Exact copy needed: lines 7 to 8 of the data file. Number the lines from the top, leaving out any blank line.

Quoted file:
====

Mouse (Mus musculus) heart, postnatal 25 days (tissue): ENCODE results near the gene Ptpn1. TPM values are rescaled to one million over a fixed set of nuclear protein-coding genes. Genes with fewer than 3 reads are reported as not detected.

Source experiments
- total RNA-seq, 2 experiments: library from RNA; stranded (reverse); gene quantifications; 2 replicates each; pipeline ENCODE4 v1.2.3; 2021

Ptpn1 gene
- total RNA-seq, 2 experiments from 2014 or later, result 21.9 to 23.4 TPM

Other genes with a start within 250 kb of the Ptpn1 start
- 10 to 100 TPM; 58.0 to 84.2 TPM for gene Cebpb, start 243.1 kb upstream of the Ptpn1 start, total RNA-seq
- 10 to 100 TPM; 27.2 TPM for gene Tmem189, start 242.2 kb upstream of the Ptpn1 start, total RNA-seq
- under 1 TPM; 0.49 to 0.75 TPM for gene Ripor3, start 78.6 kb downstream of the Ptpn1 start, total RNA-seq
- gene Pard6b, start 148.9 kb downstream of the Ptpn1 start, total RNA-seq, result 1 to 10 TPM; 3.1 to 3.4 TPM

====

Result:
- 10 to 100 TPM; 58.0 to 84.2 TPM for gene Cebpb, start 243.1 kb upstream of the Ptpn1 start, total RNA-seq
- 10 to 100 TPM; 27.2 TPM for gene Tmem189, start 242.2 kb upstream of the Ptpn1 start, total RNA-seq